requiring hot summers and dry soils. However, due to its
limited availability in cultivation, not much is known about this
palm. Mazari Palm is not easy to grow, perfect drainage and full
sun are required for this palm to survive. This palm will not
tolerate wet freezes.
- Saw Palmetto
(Serenoa repens) - Native to Florida, this bushy palm is hardy to about −15 °C.
bushy palm grows in abundance within wetlands and subtropical grasslands of central and
northern Florida. Extract from Saw Palmetto is often used to
treat problems with the prostate.
- Sabal palms
(palmettos; 13 species) - These palms are native to the
southeastern United States, Central
America, and the Caribbean. The Dwarf
Palmetto (S. minor) is the hardiest species in the
genus. The cultivar 'McCurtain' is
considered the hardiest, to USDA zone 6, like the needle palm. It
can tolerate short periods of temperatures as low as −22 °C. A
southern Arkansas cultivar may be just as hardy and grows larger
than the McCurtain palm.
One of the possible reasons that the dwarf palmetto is so hardy is
that it forms a subterranean
trunk, and in the coldest of climates grows very slowly, rarely
producing much of a noticeable trunk (but in warmer climates can
attain up to 3 m of above-ground trunk). The Cabbage Palmetto
the state tree
Florida and South Carolina, is very common on the southeast coast
of the United States. The species is considered hardy to USDA Hardiness Zone
8, and may survive
short periods of temperatures as low as −14 °C. A number of Cabbage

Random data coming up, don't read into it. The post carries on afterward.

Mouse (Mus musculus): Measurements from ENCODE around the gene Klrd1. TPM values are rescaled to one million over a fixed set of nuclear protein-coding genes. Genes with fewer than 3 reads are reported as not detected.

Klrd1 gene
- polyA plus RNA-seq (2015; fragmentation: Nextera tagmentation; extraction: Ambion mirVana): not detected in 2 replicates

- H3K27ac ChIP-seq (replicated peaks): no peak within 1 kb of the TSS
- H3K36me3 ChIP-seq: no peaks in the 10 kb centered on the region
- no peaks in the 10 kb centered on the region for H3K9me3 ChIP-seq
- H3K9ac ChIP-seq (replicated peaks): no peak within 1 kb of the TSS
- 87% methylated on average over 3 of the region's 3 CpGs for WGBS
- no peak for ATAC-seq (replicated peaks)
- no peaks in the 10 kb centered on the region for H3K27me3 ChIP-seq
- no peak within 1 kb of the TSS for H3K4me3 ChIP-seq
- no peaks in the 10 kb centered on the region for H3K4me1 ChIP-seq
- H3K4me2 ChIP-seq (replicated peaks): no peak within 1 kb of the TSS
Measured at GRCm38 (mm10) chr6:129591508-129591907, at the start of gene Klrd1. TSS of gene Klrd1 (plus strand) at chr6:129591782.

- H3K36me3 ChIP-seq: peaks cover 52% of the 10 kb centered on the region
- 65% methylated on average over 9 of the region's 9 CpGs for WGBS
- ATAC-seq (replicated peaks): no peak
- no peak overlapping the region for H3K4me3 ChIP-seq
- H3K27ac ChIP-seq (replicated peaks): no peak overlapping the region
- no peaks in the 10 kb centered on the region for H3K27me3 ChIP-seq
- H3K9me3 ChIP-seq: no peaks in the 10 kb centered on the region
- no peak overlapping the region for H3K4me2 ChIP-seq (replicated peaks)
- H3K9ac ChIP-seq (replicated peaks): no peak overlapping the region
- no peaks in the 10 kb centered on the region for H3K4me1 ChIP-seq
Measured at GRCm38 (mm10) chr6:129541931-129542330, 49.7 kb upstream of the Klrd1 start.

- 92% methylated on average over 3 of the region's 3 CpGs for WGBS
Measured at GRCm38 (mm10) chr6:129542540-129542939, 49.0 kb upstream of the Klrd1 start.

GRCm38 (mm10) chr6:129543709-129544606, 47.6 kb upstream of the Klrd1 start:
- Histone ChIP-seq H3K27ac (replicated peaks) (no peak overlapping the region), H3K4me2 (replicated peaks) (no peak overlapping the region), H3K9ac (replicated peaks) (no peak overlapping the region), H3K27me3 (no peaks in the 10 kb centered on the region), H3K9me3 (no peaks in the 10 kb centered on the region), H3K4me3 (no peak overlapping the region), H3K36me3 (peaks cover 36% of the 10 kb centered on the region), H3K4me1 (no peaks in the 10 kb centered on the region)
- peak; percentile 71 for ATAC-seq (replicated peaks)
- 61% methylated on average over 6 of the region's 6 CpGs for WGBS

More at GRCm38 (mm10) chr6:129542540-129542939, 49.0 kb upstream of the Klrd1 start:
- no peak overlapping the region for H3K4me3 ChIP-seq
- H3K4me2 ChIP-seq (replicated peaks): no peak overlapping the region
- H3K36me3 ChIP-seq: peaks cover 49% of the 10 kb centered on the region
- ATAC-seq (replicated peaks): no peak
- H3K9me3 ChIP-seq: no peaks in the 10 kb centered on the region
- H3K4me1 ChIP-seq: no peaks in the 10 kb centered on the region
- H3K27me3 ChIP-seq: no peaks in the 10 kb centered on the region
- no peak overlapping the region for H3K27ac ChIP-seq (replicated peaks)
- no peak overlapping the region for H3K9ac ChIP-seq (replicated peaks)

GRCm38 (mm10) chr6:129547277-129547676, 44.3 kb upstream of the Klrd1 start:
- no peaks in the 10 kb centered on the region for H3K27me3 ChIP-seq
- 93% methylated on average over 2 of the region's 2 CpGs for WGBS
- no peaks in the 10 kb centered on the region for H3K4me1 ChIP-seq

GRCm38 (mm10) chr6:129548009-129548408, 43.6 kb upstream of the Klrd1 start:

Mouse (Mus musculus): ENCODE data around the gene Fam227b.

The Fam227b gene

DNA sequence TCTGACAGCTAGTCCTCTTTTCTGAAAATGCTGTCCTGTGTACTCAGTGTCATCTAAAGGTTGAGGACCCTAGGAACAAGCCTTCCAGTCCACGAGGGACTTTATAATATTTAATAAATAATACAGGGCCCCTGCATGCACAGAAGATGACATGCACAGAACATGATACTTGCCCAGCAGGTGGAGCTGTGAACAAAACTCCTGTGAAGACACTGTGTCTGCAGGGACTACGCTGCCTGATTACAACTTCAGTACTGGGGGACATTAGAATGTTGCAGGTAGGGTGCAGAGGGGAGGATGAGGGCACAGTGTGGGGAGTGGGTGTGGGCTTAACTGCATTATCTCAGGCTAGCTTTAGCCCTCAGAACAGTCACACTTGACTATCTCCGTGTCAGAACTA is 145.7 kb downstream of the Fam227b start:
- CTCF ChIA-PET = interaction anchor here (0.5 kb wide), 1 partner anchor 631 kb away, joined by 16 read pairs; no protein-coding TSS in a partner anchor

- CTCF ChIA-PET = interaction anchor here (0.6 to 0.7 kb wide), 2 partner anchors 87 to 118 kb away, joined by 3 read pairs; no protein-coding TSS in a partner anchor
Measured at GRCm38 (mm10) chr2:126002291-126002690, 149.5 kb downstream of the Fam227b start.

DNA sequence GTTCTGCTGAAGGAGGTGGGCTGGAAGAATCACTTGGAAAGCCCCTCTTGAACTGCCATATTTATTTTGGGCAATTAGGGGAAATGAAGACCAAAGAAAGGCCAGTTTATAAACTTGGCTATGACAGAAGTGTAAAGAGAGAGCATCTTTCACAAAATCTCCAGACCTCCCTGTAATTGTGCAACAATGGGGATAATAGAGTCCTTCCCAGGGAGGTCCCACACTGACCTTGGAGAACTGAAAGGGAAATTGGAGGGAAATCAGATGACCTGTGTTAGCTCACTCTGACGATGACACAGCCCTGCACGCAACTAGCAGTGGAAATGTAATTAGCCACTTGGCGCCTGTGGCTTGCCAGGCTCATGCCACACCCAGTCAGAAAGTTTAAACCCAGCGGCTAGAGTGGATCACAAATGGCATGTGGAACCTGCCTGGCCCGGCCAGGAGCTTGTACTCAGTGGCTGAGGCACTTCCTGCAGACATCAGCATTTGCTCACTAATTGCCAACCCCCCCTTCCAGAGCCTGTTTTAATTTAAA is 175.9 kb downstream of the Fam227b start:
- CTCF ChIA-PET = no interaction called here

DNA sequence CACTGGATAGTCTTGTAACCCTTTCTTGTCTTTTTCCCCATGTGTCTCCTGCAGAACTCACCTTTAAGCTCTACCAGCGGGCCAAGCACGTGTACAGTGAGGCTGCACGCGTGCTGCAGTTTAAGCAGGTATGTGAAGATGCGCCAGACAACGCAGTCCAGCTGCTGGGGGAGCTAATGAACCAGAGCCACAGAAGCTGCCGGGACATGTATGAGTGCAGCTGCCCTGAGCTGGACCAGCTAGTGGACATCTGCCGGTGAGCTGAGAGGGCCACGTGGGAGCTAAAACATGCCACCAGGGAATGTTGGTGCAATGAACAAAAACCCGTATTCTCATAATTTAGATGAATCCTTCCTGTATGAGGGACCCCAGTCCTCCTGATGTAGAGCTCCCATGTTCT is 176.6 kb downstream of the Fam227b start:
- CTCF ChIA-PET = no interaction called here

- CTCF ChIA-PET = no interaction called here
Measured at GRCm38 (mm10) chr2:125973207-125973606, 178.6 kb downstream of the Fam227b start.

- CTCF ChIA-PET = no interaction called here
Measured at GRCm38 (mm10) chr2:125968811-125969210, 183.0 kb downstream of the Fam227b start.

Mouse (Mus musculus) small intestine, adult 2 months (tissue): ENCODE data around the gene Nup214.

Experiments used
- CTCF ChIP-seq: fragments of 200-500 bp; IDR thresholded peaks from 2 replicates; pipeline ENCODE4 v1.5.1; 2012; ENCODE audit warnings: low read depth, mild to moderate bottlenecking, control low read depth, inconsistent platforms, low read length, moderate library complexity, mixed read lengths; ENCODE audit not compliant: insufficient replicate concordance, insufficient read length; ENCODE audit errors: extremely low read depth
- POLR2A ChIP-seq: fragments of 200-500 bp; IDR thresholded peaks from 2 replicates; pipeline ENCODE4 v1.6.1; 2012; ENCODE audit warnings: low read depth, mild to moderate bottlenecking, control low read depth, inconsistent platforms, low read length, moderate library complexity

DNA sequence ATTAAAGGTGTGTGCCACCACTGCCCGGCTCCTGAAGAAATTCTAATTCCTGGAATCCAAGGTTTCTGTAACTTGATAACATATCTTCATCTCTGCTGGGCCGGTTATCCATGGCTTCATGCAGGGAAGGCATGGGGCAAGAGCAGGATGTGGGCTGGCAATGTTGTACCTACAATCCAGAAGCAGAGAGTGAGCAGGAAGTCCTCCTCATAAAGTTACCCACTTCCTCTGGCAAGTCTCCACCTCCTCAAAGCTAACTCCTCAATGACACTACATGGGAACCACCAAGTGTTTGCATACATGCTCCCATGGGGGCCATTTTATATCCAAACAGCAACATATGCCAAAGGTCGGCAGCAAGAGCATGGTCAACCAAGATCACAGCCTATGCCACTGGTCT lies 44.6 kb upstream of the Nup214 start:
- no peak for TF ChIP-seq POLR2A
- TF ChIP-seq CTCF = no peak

Palmettos grow in the North Atlanta area (zone 7a), and are now
common in Virginia
Beach, (Zone 8).
The Mexican Palmetto
a close relative of the Cabbage Palmetto, native to southern Texas
and northern Mexico. It looks like a more robust version of the
Cabbage Palmetto, with a larger trunk, although they may be
difficult to tell apart. Cold hardy to about −9 °C, and grown
throughout Texas in cities such as San Antonio, Austin, and even
Another trunking Sabal to try in Zone 8a and warmer is Sabal
uresana, its cold hardiness is similar to Sabal palmetto. Typical
Sabal uresana has blue fronds although a green leafed form exists
and is supposedly even more cold hardy.
- Trithrinax campestris - It is
native from northern Argentina, from lowlands to the mountains of
Córdoba and Sierras de San
Luis, trees growing at altitudes withstand teperatures at least
−15 °C. It also can suppourt fire.
- Washingtonia palms (Washingtonia filifera, W. robusta) - These palms are
native to southern California and northwest Mexico, growing as
high as 30 m in their native habitat. California Washingtonia (W.
filifera) is hardy to −12 °C; it prefers a dry Mediterranean climate, and will not
grow taller than 12–15 m in a humid area. It is sometimes grown in
containers or planted as short-term specimens in areas where it is
not hardy. Mexican
Washingtonia (W. robusta) is somewhat less hardy,
native to northern Mexico and
southernmost California. It has a more robust trunk and stiffer
leaves than W. filifera, and is hardy to −10 °C.
been grown in Houston,
Florida and New Orleans, Louisiana. Washingtonia robusta, even though somewhat
less hardy, may be a better choice for US South-East because it is
more tolerant of high humidity.
- Rhapis excelsa is hardy
to about −7 °C.
Few palms with pinnate leaves tolerate much frost. They belong to
several tribes of the Arecaceae, with the species listed here
belonging to Tribe Areceae
), Tribe Cocoeae
) and Tribe Phoeniceae
Jubaea chilensis in France
- Chilean Wine Palm
(Jubaea chilensis) - A contender for the hardiest
pinnate-leaved palm, it is hardy to about −12 °C and has been
cultivated successfully as far north as London in England.
does not perform well in hot, humid climates but has proven hardier
than Butia capitata in cooler, maritime climates in such
places as Great